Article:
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Wednesday, 10 April, 2002, 16:21 GMT 17:21 UK
Srebrenica blame 'must be shared'
Copies of the report
The huge Dutch document weighs 10 kilos
The official Dutch report into the Srebrenica massacre says the Dutch Government and the United Nations must share responsibility for Europe's worst atrocity since World War II.

UN peacekeepers from the Netherlands failed to prevent the killing of thousands of Muslims in the Bosnian town when it was overrun by Serb forces in 1995, at the height of Bosnia's civil war.


The broad circle of those involved with this policy, and particularly its advocates, must bear a considerable responsibility for disregarding the difficulties once the behaviour of the warring factions got out of hand

Hans Blom
director of Netherlands Institute for War Documentation

The United Nations had declared the town a safe area but it fell to the Serbs without the 110-strong UN contingent firing a shot and up to 8,000 Muslim men and boys were then executed.

The report - already criticised by some survivors and human rights activists - also pins part of the blame on the Bosnian Muslims themselves, saying the Bosnian army had provoked attacks.

"They had a mandate to help us, but no will to do so," said Sabra Kulenovic, who lost 28 family members in the killings.

Primary responsibility for the massacres is assigned to Bosnian Serb general Ratko Mladic, who has so far evaded a war crimes arrest warrant.

Milosevic 'not responsible'

But former Yugoslav President Slobodan Milosevic - on trial at The Hague on a genocide charge citing Srebrenica - is not linked to the killings by the researchers.


Srebrenica:
  • Up to 7,000 Bosnian Muslim men killed in July 1995
  • 600 Dutch UN peacekeepers based at Potocari failed to prevent the massacre
  • Bosnian Serb General Radisav Krstic given a 46-year prison sentence by Hague tribunal in August 2001
  • Town remains under Bosnian Serb control

      Srebrenica timeline

  • "No evidence had been found that suggests the involvement of the Serbian authorities in Belgrade," the report says.

    Compiled over five years by the Netherlands Institute for War Documentation, the report is mostly a summary of known facts, but it assesses the Dutch force's task at the time as a "mission impossible".

    The lightly armed troops had been inadequately trained and had no clear mandate, it says, but the Dutch military command in the region was at fault for not investigating reports of mass killings of Muslim civilians.

    'More escapism'

    "Dutch troops serving as peacekeepers in Srebrenica were able to do much more, but they failed," said Azija Sehomerovic, whose husband was killed in the massacre.


    Right before the massacre, I saw one Dutch soldier sitting and crying. It seemed that he knew what would happen to us. But they failed

    Azija Sehomerovic
    "When we saw the peacekeepers running away from their positions, then we knew we had to run too," she said. "Right before the massacre, I saw one Dutch soldier sitting and crying. It seemed that he knew what would happen to us. But they failed."

    One Dutch soldier, who served in the Srebrenica mission, said that the killings "should never have been possible".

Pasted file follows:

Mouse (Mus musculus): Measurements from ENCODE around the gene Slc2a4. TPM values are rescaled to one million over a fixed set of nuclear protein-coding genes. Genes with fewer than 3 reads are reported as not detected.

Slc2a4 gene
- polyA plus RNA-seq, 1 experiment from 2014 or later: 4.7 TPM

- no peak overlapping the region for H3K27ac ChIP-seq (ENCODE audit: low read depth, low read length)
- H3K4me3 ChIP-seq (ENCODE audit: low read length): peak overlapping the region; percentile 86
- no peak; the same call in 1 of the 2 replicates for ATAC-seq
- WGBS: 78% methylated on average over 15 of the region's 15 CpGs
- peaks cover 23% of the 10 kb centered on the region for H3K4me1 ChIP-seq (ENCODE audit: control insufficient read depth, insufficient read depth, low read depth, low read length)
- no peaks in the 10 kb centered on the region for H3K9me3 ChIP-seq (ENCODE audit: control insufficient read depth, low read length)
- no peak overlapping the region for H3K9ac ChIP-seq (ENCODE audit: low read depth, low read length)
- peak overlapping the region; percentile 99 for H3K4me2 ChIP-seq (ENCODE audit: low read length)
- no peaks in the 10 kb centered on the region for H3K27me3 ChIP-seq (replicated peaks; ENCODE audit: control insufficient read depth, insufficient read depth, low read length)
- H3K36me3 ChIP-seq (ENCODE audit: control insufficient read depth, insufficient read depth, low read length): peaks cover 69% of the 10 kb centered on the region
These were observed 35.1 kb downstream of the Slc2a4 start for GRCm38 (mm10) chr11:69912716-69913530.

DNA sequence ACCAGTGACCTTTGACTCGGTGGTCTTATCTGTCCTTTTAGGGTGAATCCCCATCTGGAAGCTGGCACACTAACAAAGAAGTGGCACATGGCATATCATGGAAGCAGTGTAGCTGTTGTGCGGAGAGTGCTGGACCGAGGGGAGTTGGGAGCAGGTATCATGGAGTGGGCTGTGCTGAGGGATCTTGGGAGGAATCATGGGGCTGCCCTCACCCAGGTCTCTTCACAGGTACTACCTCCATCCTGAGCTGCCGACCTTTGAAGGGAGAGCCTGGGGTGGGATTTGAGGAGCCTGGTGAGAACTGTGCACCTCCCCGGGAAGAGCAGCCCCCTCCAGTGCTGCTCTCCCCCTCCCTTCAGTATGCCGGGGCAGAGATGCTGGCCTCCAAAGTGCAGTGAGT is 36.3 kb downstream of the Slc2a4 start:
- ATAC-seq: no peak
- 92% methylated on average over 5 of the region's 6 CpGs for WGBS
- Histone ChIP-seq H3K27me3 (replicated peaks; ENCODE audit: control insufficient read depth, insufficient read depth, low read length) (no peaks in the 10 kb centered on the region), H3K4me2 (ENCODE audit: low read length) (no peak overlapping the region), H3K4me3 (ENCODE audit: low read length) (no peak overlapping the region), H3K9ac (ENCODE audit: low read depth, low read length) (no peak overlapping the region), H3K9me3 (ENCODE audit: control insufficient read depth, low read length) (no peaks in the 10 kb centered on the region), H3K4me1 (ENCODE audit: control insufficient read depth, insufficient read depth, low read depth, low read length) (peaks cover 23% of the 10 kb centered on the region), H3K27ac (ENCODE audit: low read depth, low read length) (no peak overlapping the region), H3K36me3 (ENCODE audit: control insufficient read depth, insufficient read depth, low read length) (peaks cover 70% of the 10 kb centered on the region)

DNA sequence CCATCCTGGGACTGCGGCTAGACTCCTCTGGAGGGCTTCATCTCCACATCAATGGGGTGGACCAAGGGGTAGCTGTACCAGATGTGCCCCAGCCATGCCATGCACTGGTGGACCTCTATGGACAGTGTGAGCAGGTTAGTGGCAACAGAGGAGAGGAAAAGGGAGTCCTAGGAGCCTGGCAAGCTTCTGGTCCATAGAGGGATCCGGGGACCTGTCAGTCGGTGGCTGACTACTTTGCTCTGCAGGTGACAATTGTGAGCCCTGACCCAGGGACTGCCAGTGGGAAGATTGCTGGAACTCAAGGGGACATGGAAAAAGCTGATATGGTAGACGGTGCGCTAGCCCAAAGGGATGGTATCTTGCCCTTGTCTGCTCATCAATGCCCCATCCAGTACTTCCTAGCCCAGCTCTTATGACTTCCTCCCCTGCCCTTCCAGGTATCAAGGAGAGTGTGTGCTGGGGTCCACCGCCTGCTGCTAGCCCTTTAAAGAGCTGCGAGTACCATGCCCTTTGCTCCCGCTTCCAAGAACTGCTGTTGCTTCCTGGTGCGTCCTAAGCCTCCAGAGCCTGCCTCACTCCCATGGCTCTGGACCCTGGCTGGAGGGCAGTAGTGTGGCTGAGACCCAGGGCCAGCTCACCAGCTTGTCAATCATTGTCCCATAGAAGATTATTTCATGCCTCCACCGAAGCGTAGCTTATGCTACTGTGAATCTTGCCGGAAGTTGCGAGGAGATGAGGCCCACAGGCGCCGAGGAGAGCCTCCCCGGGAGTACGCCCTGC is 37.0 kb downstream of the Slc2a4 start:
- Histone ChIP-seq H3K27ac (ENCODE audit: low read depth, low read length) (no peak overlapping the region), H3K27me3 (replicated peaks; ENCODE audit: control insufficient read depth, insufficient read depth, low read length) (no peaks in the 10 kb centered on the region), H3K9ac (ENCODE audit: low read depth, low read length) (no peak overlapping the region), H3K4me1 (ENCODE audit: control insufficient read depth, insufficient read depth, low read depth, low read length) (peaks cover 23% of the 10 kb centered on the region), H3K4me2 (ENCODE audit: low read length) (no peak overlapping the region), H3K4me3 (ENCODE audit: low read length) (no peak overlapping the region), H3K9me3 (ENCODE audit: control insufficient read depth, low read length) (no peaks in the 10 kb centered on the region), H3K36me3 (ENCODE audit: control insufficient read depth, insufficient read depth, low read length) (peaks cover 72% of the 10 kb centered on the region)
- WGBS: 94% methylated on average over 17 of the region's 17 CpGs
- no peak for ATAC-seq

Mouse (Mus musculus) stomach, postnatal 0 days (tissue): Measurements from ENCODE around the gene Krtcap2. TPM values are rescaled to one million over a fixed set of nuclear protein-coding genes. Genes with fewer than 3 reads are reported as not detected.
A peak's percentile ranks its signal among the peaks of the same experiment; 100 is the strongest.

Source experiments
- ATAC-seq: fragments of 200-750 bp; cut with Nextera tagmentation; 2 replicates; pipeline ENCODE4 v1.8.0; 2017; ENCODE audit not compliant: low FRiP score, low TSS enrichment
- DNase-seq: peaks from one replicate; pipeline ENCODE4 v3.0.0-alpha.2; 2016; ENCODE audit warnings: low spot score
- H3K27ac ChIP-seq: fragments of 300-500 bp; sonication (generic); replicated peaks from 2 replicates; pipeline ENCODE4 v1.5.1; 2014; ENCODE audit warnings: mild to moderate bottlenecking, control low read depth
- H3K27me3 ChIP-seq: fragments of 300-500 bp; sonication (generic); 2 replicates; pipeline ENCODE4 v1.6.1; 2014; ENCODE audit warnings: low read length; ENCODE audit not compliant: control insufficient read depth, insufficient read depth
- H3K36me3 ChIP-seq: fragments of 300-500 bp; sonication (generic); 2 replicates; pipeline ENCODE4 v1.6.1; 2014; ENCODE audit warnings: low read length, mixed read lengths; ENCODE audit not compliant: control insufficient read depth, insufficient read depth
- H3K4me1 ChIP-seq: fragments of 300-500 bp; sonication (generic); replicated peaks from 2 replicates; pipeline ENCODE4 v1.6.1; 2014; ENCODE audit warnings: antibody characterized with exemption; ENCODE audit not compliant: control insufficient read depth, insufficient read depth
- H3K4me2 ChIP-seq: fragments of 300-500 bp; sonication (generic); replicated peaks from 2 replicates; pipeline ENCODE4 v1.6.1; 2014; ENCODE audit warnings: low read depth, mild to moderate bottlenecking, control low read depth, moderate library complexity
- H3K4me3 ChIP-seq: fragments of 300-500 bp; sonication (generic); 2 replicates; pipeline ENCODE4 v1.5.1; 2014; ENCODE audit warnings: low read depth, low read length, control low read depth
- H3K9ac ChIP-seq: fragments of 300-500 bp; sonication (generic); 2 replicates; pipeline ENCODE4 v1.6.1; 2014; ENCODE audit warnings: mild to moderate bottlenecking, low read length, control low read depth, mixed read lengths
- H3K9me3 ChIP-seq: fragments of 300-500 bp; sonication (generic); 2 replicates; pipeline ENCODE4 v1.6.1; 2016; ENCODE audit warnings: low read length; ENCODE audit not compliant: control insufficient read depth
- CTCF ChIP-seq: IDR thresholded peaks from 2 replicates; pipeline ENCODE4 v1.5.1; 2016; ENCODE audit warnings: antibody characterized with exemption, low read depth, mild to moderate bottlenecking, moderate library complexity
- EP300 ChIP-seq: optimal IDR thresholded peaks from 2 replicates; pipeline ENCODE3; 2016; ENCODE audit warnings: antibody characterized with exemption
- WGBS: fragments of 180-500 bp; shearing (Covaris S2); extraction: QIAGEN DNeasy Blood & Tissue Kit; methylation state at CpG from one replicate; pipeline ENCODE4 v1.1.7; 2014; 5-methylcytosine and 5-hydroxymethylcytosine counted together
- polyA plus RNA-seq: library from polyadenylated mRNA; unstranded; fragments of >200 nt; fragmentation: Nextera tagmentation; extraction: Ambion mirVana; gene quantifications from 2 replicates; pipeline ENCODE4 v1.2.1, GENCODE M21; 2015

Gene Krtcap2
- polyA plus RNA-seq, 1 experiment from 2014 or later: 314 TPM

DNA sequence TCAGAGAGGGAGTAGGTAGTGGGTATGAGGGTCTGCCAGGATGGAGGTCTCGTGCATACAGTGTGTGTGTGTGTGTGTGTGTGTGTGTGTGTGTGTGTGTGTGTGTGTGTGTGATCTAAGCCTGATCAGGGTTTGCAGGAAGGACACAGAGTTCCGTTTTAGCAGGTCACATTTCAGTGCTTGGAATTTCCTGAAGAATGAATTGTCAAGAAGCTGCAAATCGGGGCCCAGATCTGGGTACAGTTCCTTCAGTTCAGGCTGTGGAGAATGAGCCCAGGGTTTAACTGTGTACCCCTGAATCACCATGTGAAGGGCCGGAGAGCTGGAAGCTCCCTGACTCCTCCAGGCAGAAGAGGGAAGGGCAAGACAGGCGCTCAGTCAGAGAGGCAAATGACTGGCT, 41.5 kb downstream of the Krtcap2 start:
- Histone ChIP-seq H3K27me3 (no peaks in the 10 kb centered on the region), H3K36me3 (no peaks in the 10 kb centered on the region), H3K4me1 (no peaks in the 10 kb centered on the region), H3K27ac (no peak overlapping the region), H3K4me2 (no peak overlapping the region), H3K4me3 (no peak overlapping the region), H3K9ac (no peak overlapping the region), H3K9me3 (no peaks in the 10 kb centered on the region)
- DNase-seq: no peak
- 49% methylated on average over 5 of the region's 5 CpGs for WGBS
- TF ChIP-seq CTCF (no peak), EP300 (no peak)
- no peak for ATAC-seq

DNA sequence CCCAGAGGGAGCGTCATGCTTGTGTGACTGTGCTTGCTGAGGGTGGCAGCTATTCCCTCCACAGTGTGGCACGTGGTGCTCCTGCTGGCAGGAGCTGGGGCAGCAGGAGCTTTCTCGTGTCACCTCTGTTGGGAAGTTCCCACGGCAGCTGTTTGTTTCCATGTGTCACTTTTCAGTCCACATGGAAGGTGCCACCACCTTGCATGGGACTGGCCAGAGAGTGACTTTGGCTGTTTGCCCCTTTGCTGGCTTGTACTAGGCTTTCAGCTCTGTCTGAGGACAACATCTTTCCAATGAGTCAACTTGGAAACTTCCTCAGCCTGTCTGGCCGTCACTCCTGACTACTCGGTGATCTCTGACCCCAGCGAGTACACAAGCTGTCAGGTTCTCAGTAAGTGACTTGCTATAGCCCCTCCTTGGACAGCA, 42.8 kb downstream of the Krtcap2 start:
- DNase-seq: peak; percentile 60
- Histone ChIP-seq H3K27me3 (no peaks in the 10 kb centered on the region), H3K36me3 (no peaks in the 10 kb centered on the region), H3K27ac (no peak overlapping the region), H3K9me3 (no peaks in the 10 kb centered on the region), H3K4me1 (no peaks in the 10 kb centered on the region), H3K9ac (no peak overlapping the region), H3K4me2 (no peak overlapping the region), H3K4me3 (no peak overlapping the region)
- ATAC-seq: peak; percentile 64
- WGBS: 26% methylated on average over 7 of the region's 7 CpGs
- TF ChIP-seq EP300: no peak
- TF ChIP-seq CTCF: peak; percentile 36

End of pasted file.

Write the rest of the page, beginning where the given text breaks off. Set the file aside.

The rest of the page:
"The members of the United Nations had committed themselves to protect the population but they did not send enough troops to do so," said Wim Dijkema.

    Dion Van Der Berg from the Dutch Interchurch Peace Council (IKV) criticised the official account of events.

    Bosnian Muslim woman cry as they attend the memorial service for Srebrenica victims
    Srebrenica marked a low point for UN credibility
    "Everybody is a little bit to blame so no-one is guilty. It's unacceptable, it's a continuation of escapism. That's what it looks like. Not being able of really looking into these people into the eyes and admit what went wrong," he said.

    Two weeks ago, the IKV condemned Dutch troops, generals and politicians for failing to evacuate and protect the Muslims.

    UN Secretary General Kofi Annan has blamed the international community for its failure to protect the enclave, but insisted that it was impossible "to say whether a more decisive action by the Dutch would have saved lives".

    The International Criminal Tribunal for the former Yugoslavia in The Hague has ruled that the massacre constituted genocide.

    Last August it sentenced Bosnian Serb General Radisav Krstic, considered a key commander in the episode, to 46 years in prison.

    The judge in the case said the massacre was characterised by "scenes from hell, written on the darkest pages of human history".

    Survivors' reports, aerial photography and grisly evidence exhumed from mass graves indicate that most victims in the massacre were summarily executed.

     WATCH/LISTEN
     ON THIS STORY
    The BBC's Allan Little
    "Holland is haunted by the affair"
    Professor Petr Romain the report's co - editor
    "We cannot alter the facts and that is the problem"
    The BBC's Geraldine Coughlan
    "The new report spreads the blame for what happened fairly thinly"
    See also:

    10 Apr 02 | Europe
    Srebrenica report: Excerpts
    06 Apr 02 | Europe
    Bosnia marks war anniversary
    02 Aug 01 | Europe
    Q&A: Srebrenica massacre
    01 Apr 02 | Europe
    Bosnia genocide suspect arrested
    02 Aug 01 | Europe
    Srebrenica judgement: Excerpts
    10 Apr 02 | Europe
    Identifying Srebrenica's victims
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